Instead of who makes profit—and how much profit—from the sale of GM trucks, socialist media will cover who makes those trucks. They would also talk to the people who drive those trucks, to evaluate their safety features and propose new ones.
Imagine the news media with no Wall Street business reports, no stock-market prices—the socialist economy will no longer be controlled by Wall Street businesses. Indeed, there will be no big businesses on Wall (or any other) Street, and no stock market. News media will no longer report on the president’s golf game or the first lady’s new dress, or propagandize for war, or lie about and cover up scandals.
Without profits there is waste. This is a natural law. Without feedback on what one is doing wrong – in the form of lost profits – one will keep doing that wrong thing and thus waste resources. Remember Gordon Gecko’s speech at the end of Wall Street about how “Greed is Good”? Perhaps you should go back and re-watch that scene. Strawman had a point.
And your naive claim that the media will report on scandals? Again, Pravda. Hell, it was the internet which broke the People’s Daily monopoly on the media of China and revealed the truth of what had happened in Tiananmen Square. Just as a heads up, the Chinese government still claims it never happened.
To be sure, there will be no shortage of economic news in a socialist society. Some news will still come from local and national governments that set product-distribution quotas or help to negotiate them, sponsor trade and international exchange with other countries, and—if the world is still partly controlled by capitalist powers—organize defense against economic (as well as cultural, and possibly military) assaults. But most news reports in socialist media will come from working people themselves.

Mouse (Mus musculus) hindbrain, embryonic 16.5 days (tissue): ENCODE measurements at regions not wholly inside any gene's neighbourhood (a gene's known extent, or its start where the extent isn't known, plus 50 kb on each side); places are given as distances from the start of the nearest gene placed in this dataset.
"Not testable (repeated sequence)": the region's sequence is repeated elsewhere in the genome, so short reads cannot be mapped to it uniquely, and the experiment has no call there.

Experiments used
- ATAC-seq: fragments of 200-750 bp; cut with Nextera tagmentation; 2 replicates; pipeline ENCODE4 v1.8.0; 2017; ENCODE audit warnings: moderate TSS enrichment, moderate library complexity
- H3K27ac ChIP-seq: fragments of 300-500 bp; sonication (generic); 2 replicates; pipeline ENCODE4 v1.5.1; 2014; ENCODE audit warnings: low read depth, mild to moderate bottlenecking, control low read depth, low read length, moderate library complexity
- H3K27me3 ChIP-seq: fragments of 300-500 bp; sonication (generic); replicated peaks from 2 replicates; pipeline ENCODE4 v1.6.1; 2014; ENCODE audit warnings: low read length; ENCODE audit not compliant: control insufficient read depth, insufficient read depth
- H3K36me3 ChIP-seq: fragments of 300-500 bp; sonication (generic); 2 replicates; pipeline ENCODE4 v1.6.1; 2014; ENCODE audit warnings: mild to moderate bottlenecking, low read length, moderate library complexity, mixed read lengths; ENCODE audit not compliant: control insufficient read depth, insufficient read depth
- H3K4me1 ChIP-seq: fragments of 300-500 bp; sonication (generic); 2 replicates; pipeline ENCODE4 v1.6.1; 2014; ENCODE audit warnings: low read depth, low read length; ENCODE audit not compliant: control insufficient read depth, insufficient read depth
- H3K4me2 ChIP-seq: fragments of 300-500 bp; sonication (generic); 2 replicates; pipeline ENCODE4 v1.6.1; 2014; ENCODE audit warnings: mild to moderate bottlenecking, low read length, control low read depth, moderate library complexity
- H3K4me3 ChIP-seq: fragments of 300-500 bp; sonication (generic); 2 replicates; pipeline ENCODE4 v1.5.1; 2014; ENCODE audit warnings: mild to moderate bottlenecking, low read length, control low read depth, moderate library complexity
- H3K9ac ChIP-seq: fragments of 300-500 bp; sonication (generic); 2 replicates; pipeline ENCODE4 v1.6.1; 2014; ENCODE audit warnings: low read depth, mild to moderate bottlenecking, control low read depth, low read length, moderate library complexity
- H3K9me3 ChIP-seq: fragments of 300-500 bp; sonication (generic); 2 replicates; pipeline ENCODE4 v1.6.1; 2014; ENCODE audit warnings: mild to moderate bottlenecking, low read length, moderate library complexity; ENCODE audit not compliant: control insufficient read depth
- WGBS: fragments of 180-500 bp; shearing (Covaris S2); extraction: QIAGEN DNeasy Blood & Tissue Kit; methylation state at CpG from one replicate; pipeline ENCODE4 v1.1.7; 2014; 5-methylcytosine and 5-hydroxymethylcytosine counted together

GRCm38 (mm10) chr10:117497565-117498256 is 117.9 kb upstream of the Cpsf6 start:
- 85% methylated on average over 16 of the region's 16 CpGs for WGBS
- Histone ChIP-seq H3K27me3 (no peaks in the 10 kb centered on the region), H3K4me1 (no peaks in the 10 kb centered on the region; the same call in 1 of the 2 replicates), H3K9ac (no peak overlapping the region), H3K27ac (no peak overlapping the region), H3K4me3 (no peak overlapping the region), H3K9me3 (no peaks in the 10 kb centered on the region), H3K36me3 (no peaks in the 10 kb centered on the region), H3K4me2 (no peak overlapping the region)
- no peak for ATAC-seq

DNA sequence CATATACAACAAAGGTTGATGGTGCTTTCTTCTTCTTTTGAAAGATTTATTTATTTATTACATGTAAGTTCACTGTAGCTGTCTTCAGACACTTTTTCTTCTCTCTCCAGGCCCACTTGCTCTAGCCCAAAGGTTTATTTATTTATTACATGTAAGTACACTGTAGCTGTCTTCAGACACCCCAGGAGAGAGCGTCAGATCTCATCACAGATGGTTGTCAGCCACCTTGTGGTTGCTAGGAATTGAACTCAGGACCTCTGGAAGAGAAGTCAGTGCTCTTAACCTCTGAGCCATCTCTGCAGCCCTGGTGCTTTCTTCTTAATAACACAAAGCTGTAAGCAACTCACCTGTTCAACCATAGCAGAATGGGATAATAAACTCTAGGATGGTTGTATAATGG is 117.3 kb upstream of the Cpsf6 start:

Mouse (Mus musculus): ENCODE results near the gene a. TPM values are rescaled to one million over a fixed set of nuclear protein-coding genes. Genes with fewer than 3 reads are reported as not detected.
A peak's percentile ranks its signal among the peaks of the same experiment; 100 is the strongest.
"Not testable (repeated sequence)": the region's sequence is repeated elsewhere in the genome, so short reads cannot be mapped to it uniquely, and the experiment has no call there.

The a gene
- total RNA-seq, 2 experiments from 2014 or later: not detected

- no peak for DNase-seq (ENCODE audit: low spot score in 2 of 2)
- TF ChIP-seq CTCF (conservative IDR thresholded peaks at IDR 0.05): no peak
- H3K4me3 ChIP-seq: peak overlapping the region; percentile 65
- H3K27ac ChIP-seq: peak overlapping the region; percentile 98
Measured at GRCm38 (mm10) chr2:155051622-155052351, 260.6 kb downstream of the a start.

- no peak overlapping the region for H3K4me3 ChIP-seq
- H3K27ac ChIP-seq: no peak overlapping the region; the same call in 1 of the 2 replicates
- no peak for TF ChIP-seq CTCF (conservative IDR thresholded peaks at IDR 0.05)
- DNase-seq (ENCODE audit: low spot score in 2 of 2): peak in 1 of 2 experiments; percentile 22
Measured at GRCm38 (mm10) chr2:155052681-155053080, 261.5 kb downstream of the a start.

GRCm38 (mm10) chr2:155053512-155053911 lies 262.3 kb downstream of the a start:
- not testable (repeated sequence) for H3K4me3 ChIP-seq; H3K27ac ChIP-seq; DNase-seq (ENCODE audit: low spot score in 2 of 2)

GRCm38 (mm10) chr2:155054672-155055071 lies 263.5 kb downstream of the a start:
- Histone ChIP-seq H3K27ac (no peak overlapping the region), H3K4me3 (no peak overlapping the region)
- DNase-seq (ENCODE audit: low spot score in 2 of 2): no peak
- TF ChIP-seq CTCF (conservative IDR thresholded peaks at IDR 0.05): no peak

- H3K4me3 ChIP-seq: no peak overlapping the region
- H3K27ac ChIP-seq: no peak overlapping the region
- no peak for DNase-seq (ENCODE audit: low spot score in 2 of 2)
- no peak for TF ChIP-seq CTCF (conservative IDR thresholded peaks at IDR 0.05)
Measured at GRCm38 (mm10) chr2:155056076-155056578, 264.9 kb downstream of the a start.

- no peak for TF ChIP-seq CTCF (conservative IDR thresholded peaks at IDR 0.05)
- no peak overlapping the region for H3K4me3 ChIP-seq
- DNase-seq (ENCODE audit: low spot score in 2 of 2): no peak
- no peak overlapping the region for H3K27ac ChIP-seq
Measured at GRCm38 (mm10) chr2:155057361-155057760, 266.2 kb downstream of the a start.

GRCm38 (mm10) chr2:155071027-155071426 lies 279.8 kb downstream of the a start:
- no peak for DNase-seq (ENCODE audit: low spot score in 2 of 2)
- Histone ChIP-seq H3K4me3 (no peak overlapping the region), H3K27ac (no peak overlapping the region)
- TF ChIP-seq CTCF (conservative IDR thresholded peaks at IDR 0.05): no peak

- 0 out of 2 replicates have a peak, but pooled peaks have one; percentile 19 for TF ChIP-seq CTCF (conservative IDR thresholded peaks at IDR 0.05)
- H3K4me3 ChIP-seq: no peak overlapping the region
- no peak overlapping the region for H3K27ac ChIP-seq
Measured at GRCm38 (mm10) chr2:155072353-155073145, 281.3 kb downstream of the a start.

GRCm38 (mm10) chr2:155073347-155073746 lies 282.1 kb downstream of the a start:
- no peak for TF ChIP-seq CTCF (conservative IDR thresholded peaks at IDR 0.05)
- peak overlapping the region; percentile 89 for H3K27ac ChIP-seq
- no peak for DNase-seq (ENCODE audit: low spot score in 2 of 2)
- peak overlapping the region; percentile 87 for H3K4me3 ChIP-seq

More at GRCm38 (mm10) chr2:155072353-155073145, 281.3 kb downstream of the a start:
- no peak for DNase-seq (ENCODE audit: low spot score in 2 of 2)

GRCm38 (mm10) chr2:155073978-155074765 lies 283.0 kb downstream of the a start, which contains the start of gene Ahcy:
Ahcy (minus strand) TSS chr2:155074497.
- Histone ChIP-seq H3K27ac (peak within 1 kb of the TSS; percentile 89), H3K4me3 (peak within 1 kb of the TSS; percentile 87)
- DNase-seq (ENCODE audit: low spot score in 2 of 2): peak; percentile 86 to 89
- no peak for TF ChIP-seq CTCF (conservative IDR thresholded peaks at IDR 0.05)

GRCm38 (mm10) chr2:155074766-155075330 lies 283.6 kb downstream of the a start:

You are right, there will be no shortage of economic news. And it will all be first proclamations of how much surplus there is – much like in North Korea – and then scapegoating various traitors once the surplus fails to appear in the shelves – as in Venezuela.
Discussions, debates, even battles will continue, and social justice committees will be elected by the union membership to look into complaints and to dig up and root out capitalist, racist, and sexist weeds that continue to grow.
Social justice committees in each workplace and community will have no shortage of complaints to consider—and the media will have no shortage of stories to investigate.
They tried that in both Russia and China. It was a disaster. Each and every time, the committees quickly turned into witch hunts. In France, a similar idea eventually led to the Reign of Terror. In North Korea, similar committees are established every time a new man comes to power. The current guy fed his uncle to starving dogs because the man was insufficiently pure of ideology. And you want to unleash this on the United States? What is wrong with you?
Online media will continue to play its vital role. Social media platforms such as Facebook, Twitter, and blogs strengthen discussion and debate and ensure that all readers have a voice in the societal dialogue.
Moreover, working people, students of all ages, and retired people, all can and will also launch their own reports and discussions, only adding to the sense of participatory democracy.
Online media is ALREADY bringing about the democratization of the media. It won’t if you try to socialize the media. See for example the Chinese government and their approved Facebook and Twitter services. Both of them are highly censored, and trying to write about forbidden topics will get the post banned and the author in trouble with the law. And because the State controls the media, they get to determine who knows about it.
Your Utopian ideal – which is exactly that impossible to achieve – will do what it always does if tried. Kill millions.